This is a guest post by Hunter Walk (@hunterwalk) who conducted a survey of 500 Foursquare users to better understand their check in behaviors and motivations. His obsession with Foursquare is unrelated to his day job leading the consumer product team at YouTube, although he did at one point hold the Mayorship of their San Bruno headquarters.
Have you noticed “Off the Grid” [OTG] appearing in your Foursquare feed recently? No, it’s not the latest trendy West Hollywood club or SF food cart. OTG is Foursquare’s “privacy” feature where you check in to a location but don’t disclose it to your friends (while gaining any applicable points, badges, etc). What purpose does it serve to notify your friends that you’re out on the town but to hide the location? And what does it tell us about the future of location-based services & privacy? This was the question I set out to answer by surveying nearly 500 Foursquare users.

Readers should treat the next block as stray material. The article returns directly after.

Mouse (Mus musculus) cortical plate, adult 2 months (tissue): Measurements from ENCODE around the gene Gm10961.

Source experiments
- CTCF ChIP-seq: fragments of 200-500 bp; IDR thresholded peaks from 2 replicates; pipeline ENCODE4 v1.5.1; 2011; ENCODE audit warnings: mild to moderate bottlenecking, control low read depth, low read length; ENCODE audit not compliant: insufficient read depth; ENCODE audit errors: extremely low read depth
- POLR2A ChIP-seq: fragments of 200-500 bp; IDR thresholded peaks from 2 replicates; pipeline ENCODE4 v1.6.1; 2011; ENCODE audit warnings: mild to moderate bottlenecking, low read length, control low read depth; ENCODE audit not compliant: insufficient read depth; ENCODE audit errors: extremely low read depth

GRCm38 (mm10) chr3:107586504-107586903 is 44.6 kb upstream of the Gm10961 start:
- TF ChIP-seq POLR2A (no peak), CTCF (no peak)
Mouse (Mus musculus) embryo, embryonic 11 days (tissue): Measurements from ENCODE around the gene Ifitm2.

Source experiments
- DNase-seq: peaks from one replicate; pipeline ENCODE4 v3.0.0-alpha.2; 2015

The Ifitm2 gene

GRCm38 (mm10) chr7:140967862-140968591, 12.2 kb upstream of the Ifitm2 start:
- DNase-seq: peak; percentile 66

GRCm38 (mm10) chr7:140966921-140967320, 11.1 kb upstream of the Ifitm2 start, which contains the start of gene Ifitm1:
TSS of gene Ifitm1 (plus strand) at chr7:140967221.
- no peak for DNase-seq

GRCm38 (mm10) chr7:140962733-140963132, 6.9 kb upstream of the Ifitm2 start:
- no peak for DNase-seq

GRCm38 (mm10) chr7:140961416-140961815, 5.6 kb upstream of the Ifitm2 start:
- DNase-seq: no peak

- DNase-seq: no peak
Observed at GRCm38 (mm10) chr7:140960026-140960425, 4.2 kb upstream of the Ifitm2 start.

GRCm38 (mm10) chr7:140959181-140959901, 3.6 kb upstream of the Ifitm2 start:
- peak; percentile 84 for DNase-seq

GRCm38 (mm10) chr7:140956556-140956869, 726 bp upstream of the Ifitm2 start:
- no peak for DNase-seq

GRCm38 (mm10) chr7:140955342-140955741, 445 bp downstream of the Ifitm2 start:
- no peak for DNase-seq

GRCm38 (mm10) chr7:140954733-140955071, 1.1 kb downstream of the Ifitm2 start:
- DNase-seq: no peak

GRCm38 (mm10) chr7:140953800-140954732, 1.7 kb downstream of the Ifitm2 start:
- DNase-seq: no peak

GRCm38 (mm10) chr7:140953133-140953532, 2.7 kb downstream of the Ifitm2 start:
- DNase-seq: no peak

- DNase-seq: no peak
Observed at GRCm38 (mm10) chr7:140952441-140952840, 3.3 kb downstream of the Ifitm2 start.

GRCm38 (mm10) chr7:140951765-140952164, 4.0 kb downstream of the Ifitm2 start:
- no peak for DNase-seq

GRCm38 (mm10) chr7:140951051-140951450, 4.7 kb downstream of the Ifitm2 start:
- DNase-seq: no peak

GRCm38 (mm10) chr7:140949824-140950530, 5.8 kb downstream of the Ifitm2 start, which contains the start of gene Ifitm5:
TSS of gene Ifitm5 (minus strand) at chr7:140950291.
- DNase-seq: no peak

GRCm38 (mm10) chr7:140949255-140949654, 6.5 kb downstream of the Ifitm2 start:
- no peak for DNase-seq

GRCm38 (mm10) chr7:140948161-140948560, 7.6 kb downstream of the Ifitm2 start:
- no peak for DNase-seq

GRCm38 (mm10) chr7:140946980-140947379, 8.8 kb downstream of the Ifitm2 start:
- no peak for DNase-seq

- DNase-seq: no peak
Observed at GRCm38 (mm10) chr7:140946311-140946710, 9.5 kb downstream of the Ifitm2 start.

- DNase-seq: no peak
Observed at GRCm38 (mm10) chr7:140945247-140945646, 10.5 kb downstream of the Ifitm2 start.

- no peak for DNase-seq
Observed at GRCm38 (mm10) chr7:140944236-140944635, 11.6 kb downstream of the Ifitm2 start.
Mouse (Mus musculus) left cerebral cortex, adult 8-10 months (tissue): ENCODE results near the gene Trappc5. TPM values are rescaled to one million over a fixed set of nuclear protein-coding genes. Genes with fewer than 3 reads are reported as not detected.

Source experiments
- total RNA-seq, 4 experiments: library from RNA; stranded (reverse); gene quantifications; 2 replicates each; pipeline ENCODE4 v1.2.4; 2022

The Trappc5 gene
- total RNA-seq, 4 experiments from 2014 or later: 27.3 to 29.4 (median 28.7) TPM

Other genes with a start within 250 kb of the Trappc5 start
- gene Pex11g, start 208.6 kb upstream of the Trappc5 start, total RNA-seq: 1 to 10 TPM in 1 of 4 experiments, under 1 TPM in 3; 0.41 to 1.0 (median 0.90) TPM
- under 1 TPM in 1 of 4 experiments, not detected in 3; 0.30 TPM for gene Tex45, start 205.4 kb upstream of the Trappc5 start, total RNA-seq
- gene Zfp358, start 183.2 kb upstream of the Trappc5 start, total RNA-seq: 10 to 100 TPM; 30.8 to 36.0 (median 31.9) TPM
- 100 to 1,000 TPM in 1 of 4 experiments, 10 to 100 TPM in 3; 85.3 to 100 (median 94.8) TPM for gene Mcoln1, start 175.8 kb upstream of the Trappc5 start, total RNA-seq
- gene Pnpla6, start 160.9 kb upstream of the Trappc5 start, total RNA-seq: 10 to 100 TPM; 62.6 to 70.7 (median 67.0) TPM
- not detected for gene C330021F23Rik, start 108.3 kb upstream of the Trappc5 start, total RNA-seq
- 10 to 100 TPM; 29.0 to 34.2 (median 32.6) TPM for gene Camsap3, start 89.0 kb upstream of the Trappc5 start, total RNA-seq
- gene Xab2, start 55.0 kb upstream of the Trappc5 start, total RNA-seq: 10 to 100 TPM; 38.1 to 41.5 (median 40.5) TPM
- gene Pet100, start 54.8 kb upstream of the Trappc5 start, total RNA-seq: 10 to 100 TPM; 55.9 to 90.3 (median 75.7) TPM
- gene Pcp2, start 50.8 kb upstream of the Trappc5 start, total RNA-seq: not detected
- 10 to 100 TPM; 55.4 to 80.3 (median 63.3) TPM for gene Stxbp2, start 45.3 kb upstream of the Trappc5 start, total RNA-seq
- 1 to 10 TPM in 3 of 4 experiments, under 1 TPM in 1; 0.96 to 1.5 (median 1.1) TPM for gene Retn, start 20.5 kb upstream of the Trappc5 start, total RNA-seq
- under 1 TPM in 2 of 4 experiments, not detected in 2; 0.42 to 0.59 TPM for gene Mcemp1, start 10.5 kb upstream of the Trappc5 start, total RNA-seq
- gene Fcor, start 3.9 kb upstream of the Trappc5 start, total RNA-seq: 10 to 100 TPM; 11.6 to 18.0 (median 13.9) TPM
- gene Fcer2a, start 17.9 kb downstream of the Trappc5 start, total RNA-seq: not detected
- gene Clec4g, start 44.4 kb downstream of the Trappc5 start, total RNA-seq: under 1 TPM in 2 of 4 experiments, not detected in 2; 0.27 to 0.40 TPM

The answers point to some ways that Foursquare can fend off Facebook Places by being an experience, not just a utility. It’s clear that the check in will be a commodity — there will be any number of services which allow you to push a geotag and location to your social stream of choice. That’s a utility. However, as I wrote earlier this year, Foursquare’s future is tied to its ability to be an experience, providing value on top of the check in. Here’s the data and four things learned:
1) Even Very Public People Have Private Moments [“Did I need to tell everyone I was getting a Brazilian wax job? but I wanted the points!!!”]
The single largest reason for OTG was hiding from friends [46%]. People gave a variety of motivations [examples: buying a gift for girlfriend, on a date, avoiding someone in particular, hiding one’s poor eating habits from friends, and seeing a doctor.]